Thursday, November 22, 2018

Interview about Gestational Diabetes with Connie O'Connor(My Aunt)

This is an interview I did with my Aunt who is named Connie O'Connor who has Gestational Diabetes. She tells her story of how she got it, how she manages it, and advice to people who may be struggling with diabetes. She also biked across America twice while being diabetic which is very inspiring. I am so blessed to call her my aunt and I would love to share her story with all of you because she is an inspiration and living proof that Diabetes can't hold you back from doing anything. I have learned so much through this interview and I hope you do too!


At what age did you find out that you found out you have type 1/2 diabetes? What were the warning signs that you had it and what was your emotional reaction to the diagnosis?
I have Gestational diabetes that I got from when I was pregnant with my first child at the six-month mark of my pregnancy. She is my only daughter and her name is Claire. I have a son that is 19 months younger named Tommy. Gestational diabetes occurs when a woman gains weight from pregnancy combined with the pregnancy hormones that overload the system. Once I delivered Claire, I went back to having a normal blood sugar. Then in the first month of my pregnancy with Tommy, I became diabetic and had to go back on Insulin. How I found out I had diabetes again was because I was constantly thirsty, losing weight and constantly fatigued. The constant fatigue was normal for pregnancy but the constant thirst and losing weight wasn’t so I went for a blood check and they found I had high blood sugar and I had Gestational diabetes once again. I was frustrated because I lost weight and have done everything that my endocrinologist said and I still came out with the diagnosis. When I originally worried about Claire’s brain after the first diagnosis because I thought my health had affected her.   
How has this disease affected your day to day life?
I have to watch my diet and exercise. I have to count every single calorie that I intake into my body. I have to check my blood sugar every hour and I have to use insulin whenever my blood is too high. I also have to eat before six o’clock because if I need to be aware before I go to sleep whether I have high or low blood sugar. To check my blood sugar, I use a Continuous Glucose Monitor called Dexcom. It is a company in San Diego and it measures my blood every five minutes and I can use an app on my iPhone to monitor it. It also alerts me when it is too high or too low.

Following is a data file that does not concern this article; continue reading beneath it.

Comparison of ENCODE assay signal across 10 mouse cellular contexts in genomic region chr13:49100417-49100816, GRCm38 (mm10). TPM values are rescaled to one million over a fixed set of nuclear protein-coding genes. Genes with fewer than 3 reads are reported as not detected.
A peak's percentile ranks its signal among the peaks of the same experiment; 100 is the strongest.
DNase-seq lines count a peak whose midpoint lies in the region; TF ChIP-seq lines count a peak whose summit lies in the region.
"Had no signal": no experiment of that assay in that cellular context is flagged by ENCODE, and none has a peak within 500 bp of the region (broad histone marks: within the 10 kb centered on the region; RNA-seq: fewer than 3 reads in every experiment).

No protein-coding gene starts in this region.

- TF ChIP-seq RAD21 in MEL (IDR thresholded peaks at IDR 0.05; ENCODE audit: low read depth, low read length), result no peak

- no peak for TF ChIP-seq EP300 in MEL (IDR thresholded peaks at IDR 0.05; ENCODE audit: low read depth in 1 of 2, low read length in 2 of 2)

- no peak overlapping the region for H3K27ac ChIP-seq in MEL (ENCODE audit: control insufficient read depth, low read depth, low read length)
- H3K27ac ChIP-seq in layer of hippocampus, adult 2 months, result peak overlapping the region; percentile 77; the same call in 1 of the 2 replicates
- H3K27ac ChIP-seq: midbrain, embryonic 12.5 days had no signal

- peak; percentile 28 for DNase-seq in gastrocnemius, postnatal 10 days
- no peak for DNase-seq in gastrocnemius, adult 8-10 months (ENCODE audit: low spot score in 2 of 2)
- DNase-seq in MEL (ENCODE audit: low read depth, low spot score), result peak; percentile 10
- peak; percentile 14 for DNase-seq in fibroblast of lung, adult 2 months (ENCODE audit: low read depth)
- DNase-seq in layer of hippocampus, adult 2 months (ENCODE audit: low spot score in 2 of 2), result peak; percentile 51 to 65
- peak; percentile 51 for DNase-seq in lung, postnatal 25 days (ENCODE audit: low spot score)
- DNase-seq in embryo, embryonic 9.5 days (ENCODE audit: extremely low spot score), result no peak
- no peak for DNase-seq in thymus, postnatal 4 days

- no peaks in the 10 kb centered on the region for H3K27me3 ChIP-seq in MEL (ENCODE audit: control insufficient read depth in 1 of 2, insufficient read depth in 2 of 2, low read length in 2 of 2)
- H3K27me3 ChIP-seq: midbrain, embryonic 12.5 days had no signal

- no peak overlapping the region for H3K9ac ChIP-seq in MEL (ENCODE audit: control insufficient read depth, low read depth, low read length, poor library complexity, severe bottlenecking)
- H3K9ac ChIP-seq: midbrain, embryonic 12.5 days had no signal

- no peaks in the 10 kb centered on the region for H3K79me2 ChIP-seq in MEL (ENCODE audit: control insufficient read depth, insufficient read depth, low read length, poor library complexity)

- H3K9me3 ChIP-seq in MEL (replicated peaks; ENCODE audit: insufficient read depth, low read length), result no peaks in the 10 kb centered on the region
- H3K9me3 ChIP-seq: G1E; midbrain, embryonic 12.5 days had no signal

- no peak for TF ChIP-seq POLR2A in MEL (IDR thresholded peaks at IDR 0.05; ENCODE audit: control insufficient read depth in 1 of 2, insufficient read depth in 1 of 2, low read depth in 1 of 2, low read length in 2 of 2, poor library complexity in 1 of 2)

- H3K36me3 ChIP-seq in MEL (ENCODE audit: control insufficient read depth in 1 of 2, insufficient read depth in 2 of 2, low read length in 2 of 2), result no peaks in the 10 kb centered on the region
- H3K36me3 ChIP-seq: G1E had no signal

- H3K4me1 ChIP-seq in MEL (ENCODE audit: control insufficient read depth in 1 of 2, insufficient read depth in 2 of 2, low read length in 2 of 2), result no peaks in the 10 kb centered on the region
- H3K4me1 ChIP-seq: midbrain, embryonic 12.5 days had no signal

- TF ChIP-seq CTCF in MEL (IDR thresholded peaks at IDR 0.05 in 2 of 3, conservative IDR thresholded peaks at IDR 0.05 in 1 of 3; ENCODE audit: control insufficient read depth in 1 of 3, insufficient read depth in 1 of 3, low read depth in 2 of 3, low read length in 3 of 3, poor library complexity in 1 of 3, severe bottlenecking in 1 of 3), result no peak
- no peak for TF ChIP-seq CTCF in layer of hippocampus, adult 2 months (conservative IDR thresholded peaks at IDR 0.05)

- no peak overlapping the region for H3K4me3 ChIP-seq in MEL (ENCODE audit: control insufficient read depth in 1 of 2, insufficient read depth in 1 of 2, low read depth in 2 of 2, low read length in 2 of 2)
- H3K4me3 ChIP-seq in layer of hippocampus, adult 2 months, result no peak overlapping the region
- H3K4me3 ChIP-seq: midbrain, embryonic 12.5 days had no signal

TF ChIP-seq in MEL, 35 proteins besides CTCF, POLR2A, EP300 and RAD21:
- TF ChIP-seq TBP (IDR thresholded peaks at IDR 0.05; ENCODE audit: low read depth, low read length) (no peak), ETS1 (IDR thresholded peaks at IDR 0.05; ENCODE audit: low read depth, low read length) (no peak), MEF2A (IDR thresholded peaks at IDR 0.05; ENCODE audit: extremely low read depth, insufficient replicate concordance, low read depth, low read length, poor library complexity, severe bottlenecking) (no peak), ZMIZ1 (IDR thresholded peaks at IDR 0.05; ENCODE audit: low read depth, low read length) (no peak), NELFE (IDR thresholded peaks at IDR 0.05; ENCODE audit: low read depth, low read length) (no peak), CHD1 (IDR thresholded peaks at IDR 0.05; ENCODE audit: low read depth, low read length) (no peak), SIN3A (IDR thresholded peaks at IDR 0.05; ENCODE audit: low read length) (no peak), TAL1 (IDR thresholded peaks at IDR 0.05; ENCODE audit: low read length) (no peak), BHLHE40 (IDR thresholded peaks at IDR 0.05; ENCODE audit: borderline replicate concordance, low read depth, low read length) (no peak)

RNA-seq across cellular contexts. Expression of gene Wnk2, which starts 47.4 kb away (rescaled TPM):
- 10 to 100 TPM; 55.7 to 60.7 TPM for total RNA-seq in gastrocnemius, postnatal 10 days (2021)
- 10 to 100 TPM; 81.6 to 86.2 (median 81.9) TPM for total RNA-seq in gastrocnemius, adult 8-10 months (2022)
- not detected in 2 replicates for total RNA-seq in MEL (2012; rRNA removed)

What are some daily habits that help you manage your diabetes?
I eat four to six times a day instead of 3 times a day. I exercise at least an hour a day. I make my biggest meals my breakfast and lunch and if I want to eat a treat I will eat it at lunchtime.
How do you stay motivated with diet and exercise?


You know how you feel when you get the flu and you say to yourself, “I’m going to stay away from sick people.” It is the same with food. If I know something will make my blood sugar go too high and I get too tired and sleepy and I don't want to do anything. I avoid those foods.

What has to be your biggest piece of advice to someone who is struggling to manage their diabetes or who has recently been diagnosed with diabetes? Or someone who is in the prediabetic category?
Don’t count on other people, count on yourself. You are responsible for yourself, others are not responsible for you. Don’t be a burden to other people, don’t force people to do what you have to do. Just because you can’t eat certain food doesn’t give you the right to force others not to.
What does your daily diet look like?
In the morning I eat about a fourth of a cup of fruit with a little bit of diabetic yogurt, an egg and a piece of toast that is about 7-10 grams of carbs. Then for lunch I eat some kind of lunch meat or something with protein in it with half of a fruit. Then about at four o’clock I eat a little bit of string cheese and maybe a cracker. Then for dinner I usually have have 6 or 7 grams of protein, 8-10 grams of carbs and then some veggies. I eat
about 1400-1700 calories a day depending on how much I exercise.

One thing that I would like to add is that I am very impressed and proud of your accomplishments. I am amazed that you were able to ride your bike all across America twice while being diabetic. That is truly inspirational and I applaud you for showing people that diabetes can’t stop you from doing anything. Plenty of other people will be inspired by your story!  









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